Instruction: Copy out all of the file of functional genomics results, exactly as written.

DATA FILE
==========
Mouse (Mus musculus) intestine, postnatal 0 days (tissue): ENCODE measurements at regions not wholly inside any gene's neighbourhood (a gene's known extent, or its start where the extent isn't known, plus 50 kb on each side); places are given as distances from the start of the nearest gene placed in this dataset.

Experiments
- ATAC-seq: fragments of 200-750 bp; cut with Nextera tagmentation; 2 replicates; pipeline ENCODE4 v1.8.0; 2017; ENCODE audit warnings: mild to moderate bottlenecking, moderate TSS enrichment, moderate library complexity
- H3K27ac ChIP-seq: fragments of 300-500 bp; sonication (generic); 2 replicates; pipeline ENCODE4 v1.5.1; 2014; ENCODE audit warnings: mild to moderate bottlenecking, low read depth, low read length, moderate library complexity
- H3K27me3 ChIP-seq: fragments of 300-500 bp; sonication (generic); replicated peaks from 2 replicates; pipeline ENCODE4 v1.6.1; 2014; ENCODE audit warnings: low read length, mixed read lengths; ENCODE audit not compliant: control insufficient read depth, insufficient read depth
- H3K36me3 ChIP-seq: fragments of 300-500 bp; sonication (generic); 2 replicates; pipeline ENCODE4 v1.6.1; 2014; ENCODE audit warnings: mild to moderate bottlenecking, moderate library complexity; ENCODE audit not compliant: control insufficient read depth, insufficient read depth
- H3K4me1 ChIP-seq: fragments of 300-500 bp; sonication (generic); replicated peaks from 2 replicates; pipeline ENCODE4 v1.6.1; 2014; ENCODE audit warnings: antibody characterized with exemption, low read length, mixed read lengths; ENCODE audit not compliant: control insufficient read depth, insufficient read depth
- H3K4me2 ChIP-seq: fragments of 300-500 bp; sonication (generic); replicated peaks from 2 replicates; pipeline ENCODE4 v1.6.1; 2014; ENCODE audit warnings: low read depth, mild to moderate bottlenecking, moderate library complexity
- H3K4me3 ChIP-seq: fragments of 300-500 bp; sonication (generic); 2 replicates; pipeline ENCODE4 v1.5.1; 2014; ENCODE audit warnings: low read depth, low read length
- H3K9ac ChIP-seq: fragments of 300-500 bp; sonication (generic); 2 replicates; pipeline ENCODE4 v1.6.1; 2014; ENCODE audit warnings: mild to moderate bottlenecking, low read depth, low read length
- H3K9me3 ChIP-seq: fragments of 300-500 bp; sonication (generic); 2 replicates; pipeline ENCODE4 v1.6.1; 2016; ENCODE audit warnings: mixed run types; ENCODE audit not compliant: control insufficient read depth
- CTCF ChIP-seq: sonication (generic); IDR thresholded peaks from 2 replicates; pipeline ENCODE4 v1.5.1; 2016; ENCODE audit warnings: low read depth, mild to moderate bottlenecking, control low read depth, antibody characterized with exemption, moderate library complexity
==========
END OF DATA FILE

Mouse (Mus musculus) intestine, postnatal 0 days (tissue): ENCODE measurements at regions not wholly inside any gene's neighbourhood (a gene's known extent, or its start where the extent isn't known, plus 50 kb on each side); places are given as distances from the start of the nearest gene placed in this dataset.

Experiments
- ATAC-seq: fragments of 200-750 bp; cut with Nextera tagmentation; 2 replicates; pipeline ENCODE4 v1.8.0; 2017; ENCODE audit warnings: mild to moderate bottlenecking, moderate TSS enrichment, moderate library complexity
- H3K27ac ChIP-seq: fragments of 300-500 bp; sonication (generic); 2 replicates; pipeline ENCODE4 v1.5.1; 2014; ENCODE audit warnings: mild to moderate bottlenecking, low read depth, low read length, moderate library complexity
- H3K27me3 ChIP-seq: fragments of 300-500 bp; sonication (generic); replicated peaks from 2 replicates; pipeline ENCODE4 v1.6.1; 2014; ENCODE audit warnings: low read length, mixed read lengths; ENCODE audit not compliant: control insufficient read depth, insufficient read depth
- H3K36me3 ChIP-seq: fragments of 300-500 bp; sonication (generic); 2 replicates; pipeline ENCODE4 v1.6.1; 2014; ENCODE audit warnings: mild to moderate bottlenecking, moderate library complexity; ENCODE audit not compliant: control insufficient read depth, insufficient read depth
- H3K4me1 ChIP-seq: fragments of 300-500 bp; sonication (generic); replicated peaks from 2 replicates; pipeline ENCODE4 v1.6.1; 2014; ENCODE audit warnings: antibody characterized with exemption, low read length, mixed read lengths; ENCODE audit not compliant: control insufficient read depth, insufficient read depth
- H3K4me2 ChIP-seq: fragments of 300-500 bp; sonication (generic); replicated peaks from 2 replicates; pipeline ENCODE4 v1.6.1; 2014; ENCODE audit warnings: low read depth, mild to moderate bottlenecking, moderate library complexity
- H3K4me3 ChIP-seq: fragments of 300-500 bp; sonication (generic); 2 replicates; pipeline ENCODE4 v1.5.1; 2014; ENCODE audit warnings: low read depth, low read length
- H3K9ac ChIP-seq: fragments of 300-500 bp; sonication (generic); 2 replicates; pipeline ENCODE4 v1.6.1; 2014; ENCODE audit warnings: mild to moderate bottlenecking, low read depth, low read length
- H3K9me3 ChIP-seq: fragments of 300-500 bp; sonication (generic); 2 replicates; pipeline ENCODE4 v1.6.1; 2016; ENCODE audit warnings: mixed run types; ENCODE audit not compliant: control insufficient read depth
- CTCF ChIP-seq: sonication (generic); IDR thresholded peaks from 2 replicates; pipeline ENCODE4 v1.5.1; 2016; ENCODE audit warnings: low read depth, mild to moderate bottlenecking, control low read depth, antibody characterized with exemption, moderate library complexity